There are some things money can’t buy…and one of them is a public backlash from a horde of angry Indians.
Hundreds of Indian users are claiming that they’ll be giving up their Mastercard cards and switch to RuPay cards after it emerged that Mastercard had complained to the US government about RuPay’s progress. A Reuters report had accessed communication between Mastercard and the US government from June, in which it had said that Indian Prime Minister Narendra Modi was promoting RuPay “using nationalism,” and thus hurting Mastercard’s own business in the country.
This has prompted two kinds of reactions online — one set of people are lauding RuPay’s progress in competing with a multinational giant, and marveling how RuPay has become a viable competitor to Mastercard in the few short years of its existence. The other reaction has been more extreme — not satisfied with Mastercard losing marketshare, some people are looking to accelerate its downfall by giving up their own Mastercard cards, and substituting them with RuPay cards.
After this, my husband and I have applied for RuPay cards. Will try to move away from a company that cries to mommy at the first sign of competition https://t.co/tTKpwrzChK
— Nupur J Sharma (@UnSubtleDesi) November 2, 2018
We have 11 cards in our family.
All will be changed to Rupay.
— ASLI FAN (@ASLIFAN) November 4, 2018
I was not knowing the popularity of @RuPay_npci card but after the Complaint of @masterCard Decided to apply for this card .Will try others to do same .. @narendramodi https://t.co/RxCIBvmNwV
— ML Bagri (@Makhanlal2_) November 3, 2018
I'm transferring all the money I've in MasterCard to RuPay this week.
A sales staff of a multi national company told me. There is a wave of RuPay in Indians. Its safe and secure. Yaaay!#Mastercard #RuPay
— TheGiniKhan (@giniromet) November 4, 2018
Some others are trolling Mastercard for the complaint in the first place, calling them crybabies.
After this I m going to move away from @Mastercard would use @RuPay_npci instead. Don't like crybabies, complaining to daddy.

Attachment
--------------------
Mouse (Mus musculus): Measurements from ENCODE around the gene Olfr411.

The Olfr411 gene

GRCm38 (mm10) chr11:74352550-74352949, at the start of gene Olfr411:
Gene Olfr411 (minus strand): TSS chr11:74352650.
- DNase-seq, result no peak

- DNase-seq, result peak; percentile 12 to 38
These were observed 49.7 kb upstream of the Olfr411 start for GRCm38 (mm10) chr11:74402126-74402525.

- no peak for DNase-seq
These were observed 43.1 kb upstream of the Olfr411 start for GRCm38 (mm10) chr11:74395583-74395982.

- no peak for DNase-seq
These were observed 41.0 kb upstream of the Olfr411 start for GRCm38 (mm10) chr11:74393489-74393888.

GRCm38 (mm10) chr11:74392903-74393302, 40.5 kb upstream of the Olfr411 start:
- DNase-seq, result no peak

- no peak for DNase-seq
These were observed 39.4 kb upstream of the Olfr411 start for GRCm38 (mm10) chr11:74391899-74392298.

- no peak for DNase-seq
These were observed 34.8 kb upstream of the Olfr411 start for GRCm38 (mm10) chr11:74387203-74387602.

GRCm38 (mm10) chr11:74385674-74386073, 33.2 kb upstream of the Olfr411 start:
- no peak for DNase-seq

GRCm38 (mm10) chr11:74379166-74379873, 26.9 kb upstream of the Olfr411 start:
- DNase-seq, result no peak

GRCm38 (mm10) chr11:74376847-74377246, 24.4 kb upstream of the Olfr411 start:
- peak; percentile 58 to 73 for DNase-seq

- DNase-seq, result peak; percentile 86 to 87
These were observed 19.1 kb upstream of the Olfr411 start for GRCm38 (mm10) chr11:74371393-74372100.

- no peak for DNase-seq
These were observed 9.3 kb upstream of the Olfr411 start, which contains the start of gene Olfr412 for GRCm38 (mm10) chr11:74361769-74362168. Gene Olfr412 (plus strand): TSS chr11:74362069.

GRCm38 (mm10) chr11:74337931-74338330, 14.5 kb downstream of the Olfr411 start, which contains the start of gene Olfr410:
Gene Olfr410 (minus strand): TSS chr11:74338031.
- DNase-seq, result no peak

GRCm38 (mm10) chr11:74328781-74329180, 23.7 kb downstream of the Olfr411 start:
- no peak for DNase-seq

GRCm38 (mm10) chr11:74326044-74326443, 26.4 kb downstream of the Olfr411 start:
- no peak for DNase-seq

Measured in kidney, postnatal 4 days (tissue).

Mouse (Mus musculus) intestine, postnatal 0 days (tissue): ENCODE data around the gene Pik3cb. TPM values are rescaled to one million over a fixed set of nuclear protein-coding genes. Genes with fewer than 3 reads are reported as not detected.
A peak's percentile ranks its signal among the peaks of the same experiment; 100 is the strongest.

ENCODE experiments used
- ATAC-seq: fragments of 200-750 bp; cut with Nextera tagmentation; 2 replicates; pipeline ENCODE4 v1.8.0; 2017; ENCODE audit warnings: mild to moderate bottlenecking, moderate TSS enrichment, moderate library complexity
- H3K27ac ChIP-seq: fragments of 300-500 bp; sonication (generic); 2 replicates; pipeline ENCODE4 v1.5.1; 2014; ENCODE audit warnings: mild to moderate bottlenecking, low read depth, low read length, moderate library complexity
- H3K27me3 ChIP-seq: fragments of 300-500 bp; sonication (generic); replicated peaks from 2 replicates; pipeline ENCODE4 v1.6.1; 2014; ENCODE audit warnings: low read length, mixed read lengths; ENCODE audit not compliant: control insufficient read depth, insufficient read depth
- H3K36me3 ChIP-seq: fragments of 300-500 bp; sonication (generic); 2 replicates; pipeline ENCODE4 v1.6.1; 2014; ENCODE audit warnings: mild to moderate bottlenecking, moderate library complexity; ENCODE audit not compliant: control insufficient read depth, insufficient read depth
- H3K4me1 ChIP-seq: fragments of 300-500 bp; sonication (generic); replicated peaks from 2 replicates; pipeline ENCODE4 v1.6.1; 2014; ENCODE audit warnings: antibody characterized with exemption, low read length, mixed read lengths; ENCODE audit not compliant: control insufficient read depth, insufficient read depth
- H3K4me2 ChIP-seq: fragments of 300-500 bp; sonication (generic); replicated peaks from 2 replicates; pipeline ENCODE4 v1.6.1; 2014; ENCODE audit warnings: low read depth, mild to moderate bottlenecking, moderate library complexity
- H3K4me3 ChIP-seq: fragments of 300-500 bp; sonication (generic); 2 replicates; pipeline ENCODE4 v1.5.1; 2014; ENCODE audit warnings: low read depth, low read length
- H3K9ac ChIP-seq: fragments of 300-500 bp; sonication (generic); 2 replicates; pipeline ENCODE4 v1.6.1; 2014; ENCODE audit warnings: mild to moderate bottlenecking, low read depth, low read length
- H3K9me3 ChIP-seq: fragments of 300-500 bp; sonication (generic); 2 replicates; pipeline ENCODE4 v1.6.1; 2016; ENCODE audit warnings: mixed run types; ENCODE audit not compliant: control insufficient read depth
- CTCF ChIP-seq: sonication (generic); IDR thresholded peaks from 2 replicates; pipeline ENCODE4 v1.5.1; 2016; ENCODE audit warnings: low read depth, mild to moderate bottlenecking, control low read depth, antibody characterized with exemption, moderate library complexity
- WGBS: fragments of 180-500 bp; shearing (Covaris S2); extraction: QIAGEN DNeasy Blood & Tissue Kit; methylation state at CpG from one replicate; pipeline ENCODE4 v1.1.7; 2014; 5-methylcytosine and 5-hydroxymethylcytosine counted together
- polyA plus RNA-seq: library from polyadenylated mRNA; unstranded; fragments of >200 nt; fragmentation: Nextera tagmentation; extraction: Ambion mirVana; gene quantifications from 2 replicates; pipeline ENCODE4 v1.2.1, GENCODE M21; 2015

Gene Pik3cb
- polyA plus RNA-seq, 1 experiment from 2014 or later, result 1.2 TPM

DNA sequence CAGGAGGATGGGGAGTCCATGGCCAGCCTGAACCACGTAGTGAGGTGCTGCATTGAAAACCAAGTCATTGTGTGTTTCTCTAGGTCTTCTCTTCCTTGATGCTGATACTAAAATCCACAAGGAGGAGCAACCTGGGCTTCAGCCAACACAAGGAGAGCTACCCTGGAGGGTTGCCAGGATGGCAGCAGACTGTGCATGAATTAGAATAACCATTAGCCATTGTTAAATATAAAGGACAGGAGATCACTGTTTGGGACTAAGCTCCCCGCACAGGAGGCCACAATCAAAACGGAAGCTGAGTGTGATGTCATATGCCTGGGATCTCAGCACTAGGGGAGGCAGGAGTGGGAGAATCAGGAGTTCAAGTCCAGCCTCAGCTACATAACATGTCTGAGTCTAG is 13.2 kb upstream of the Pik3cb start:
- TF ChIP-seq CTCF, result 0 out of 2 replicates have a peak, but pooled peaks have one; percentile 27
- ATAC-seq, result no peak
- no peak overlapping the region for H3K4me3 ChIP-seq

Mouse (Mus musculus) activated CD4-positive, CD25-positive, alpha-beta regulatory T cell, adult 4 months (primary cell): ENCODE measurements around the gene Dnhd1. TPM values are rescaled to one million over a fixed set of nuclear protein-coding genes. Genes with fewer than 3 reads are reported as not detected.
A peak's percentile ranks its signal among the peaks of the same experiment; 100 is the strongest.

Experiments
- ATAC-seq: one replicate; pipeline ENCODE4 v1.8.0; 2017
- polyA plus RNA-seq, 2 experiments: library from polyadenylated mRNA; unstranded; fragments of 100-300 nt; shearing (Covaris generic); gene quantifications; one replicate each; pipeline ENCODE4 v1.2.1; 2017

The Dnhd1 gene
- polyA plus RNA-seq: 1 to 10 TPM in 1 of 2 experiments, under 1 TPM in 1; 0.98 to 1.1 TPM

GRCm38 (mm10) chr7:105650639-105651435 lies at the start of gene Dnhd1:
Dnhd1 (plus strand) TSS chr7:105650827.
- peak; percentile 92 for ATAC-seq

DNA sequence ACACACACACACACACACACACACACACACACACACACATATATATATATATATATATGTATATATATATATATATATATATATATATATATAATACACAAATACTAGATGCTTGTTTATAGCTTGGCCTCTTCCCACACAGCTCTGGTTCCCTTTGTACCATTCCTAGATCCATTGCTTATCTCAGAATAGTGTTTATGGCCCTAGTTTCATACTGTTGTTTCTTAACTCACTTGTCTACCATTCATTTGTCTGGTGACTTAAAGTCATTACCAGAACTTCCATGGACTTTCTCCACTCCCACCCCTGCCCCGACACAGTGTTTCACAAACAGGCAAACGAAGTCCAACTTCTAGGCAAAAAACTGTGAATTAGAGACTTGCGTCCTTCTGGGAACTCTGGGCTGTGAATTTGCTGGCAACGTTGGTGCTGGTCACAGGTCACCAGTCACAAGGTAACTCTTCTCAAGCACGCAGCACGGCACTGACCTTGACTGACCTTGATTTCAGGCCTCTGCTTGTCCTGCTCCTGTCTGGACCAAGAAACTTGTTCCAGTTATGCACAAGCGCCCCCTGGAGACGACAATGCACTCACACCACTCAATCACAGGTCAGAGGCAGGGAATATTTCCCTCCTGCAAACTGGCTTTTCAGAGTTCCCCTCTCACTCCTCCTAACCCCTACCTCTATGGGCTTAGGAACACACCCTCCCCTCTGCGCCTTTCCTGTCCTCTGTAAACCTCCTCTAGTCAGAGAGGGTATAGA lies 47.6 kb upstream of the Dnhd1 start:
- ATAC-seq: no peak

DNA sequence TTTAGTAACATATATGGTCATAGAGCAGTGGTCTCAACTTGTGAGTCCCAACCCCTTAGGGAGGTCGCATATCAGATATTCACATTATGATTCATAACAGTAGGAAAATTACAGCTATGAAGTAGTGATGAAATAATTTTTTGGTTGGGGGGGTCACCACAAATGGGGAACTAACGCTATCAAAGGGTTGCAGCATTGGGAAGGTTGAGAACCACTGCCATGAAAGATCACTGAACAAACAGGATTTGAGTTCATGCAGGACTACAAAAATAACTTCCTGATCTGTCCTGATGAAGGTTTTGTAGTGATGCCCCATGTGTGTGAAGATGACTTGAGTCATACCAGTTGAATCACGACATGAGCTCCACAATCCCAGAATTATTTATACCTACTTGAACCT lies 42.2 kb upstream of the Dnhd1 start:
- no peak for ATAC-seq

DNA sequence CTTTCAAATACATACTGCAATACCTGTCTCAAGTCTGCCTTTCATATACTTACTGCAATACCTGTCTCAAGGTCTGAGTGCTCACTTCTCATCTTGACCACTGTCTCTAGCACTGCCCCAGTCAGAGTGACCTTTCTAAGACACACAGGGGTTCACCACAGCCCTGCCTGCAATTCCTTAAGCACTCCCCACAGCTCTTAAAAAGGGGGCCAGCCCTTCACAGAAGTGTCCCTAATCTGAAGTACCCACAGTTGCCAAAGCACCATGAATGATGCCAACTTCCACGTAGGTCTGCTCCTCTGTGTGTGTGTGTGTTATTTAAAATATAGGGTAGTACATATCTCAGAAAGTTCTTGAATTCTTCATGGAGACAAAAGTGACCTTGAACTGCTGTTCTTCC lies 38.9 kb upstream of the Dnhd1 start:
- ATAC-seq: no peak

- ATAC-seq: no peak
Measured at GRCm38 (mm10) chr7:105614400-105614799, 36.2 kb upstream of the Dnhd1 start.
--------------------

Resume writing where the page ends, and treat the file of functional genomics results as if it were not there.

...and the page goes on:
— Vikas Singh (@Rbks007) November 3, 2018
I am going to change from my current @Mastercard to @RuPay_npci . Do not like crybabies https://t.co/V64CDFQ6QE
— Kaushik মজিন্দাৰ Baruah (@KaushikBaruah) November 3, 2018
And the memes have begun as well.
#Mastercard lodged a complaint against our countries payment gateway for their own profitability. Now its time to junk their card in an appropriate manner. @RuPay_npci @Visa @Mastercard @mastercardindia pic.twitter.com/tl5dDY39ke
— Devasana (@PidiBuster) November 2, 2018
There are some things money can't buy, for everything else… We have RuPay.
Kindly sod off. https://t.co/nP5VoZWbEn
— Chopdasaab (@Chopdasaab) November 2, 2018
This is turning out to be a bit of a PR disaster for Mastercard. Not only has it been cast as being worried about the emergence of an Indian competitor, it’s also being seen as having gone crying to the US government for help. What’s worse, it has gone ahead and criticized Prime Minister Narendra Modi for “using nationalism” to promote RuPay — that’s something that most Indians don’t take kindly to. After a 200-year-long history of British rule, Indians are particularly sensitive towards domestic firms that are being threatened by powerful multinationals, and are usually sympathetic to their cause.
And this might be the spurt of popularity RuPay needed. The NPCI product has been quietly taking away marketshare from Mastercard and Visa, thanks to its cheaper fees, but it wasn’t really on the top of people’s minds. The recent controversy appears to have changed all that — RuPay has seen a surge in Google searches, with searches for “RuPay” hitting 4x their usual volume when the news broke.
Mastercard might’ve thought that it would get a leg up in competing against RuPay when it had complained to the US government in June. Instead, it’s managed to give RuPay the mindshare and publicity that it never had, and even managed to get some people to give up its cards and substitute them with RuPay’s. As far as business strategies go, this won’t exactly go down in history as Mastercard’s shining moment of glory.